The PainWeek 2014 conference roared through Las Vegas last week, and from what I saw, it was a three-ring circus of the highest order for clinicians working in the pain field.
I gave two talks as part of the “PA-C Track” — a new feature at this year’s conference. There was also a nurse practitioner (NP) track. Both physician assistants (PAs) and NPs were buzzing about how important it was to be acknowledged as providers worthy of this outreach.
I always try to make CME sessions interactive, and this year’s PainWeek group was very responsive. I spoke with a nice crowd, and it was an enjoyable exchange with the audience. They had much to share about their challenges with addiction and pain patients. There were several PAs and NPs there, and they noted how much they appreciated having PA and NP tracks at PainWeek.
My second session was about medical errors. The PAs and NPs present were vocal about how much it means to have PA and NP tracks. They noted that they would love to see this expanded in the future, and how validating it was for PainWeek to acknowledge PAs and NPs in this way. There was almost an emotional component in this session, and it was great.
The medical errors session was very intense, which is consistent with my experience talking about the difficult topic. People had lots to say about how the sadness of patients being harmed by medical errors, about what they have seen in their own practices, and about how often medical culture hides them.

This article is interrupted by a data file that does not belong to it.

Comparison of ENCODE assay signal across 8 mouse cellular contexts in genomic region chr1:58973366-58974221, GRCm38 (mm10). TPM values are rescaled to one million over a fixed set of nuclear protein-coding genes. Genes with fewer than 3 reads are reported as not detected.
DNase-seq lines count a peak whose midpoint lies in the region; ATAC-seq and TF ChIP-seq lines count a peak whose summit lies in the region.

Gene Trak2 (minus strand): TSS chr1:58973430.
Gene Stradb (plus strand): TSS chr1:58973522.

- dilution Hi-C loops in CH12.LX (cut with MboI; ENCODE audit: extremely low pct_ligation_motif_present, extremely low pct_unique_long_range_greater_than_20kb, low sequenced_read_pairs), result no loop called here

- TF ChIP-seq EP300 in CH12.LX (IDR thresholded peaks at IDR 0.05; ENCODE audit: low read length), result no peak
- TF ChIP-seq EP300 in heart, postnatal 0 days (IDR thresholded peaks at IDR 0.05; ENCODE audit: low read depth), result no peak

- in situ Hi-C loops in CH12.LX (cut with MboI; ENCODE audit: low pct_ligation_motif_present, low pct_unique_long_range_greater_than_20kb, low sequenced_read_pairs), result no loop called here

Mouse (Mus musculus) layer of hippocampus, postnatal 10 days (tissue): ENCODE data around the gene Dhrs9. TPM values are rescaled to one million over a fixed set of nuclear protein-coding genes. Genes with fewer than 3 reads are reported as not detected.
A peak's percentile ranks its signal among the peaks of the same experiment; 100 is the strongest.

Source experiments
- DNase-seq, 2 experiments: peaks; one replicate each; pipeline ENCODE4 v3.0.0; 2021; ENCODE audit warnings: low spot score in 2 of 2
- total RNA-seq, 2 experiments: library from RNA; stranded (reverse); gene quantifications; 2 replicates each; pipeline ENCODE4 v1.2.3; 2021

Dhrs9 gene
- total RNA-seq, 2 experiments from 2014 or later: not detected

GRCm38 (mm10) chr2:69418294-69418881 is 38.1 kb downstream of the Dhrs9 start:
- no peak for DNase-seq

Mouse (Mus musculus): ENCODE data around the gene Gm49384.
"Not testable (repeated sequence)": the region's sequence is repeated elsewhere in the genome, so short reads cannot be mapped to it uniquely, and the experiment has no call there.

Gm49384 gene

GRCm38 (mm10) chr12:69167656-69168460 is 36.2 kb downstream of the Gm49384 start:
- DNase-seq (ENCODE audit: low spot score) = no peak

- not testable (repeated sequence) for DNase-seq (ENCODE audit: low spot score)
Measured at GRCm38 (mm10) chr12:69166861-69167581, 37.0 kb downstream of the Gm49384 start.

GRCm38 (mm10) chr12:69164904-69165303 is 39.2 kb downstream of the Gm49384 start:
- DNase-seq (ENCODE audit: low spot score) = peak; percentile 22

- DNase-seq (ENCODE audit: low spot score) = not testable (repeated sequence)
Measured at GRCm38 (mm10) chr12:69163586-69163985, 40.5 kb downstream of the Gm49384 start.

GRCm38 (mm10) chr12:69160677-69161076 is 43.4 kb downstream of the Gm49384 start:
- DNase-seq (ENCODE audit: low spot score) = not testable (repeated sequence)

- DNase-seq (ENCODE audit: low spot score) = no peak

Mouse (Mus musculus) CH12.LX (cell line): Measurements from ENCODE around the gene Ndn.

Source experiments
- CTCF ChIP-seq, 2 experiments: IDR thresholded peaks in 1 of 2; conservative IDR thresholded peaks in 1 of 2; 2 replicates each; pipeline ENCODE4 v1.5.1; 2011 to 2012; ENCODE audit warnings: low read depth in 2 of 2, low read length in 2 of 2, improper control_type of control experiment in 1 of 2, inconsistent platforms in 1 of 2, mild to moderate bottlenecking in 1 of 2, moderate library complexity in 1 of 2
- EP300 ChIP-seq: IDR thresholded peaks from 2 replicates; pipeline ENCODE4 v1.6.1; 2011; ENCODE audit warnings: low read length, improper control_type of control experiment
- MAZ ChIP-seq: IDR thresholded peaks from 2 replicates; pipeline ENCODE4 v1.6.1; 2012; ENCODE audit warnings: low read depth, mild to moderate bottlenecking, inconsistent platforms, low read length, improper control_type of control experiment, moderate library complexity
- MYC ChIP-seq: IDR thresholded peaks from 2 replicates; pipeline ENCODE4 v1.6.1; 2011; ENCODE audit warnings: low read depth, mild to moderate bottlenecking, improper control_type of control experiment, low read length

A large portion of the exchange was about the hidden impact on providers who make mistakes, and how they lack any safety net that supports them as they work through having participated in the harm of a patient.
I didn’t have much chance to see Las Vegas, other walking around the strip near the host hotel and enjoying the high-level people watching that only Las Vegas can provide.
Bravo, PainWeek for reaching out to PAs and NPs, and here’s to more of the same in the future!
Jim Anderson, MPAS, PA-C, ATC, DFAAPA, is the founder of Physician Assistants for Health Equity and is a clinician and manager at Evergreen Treatment Services in Seattle.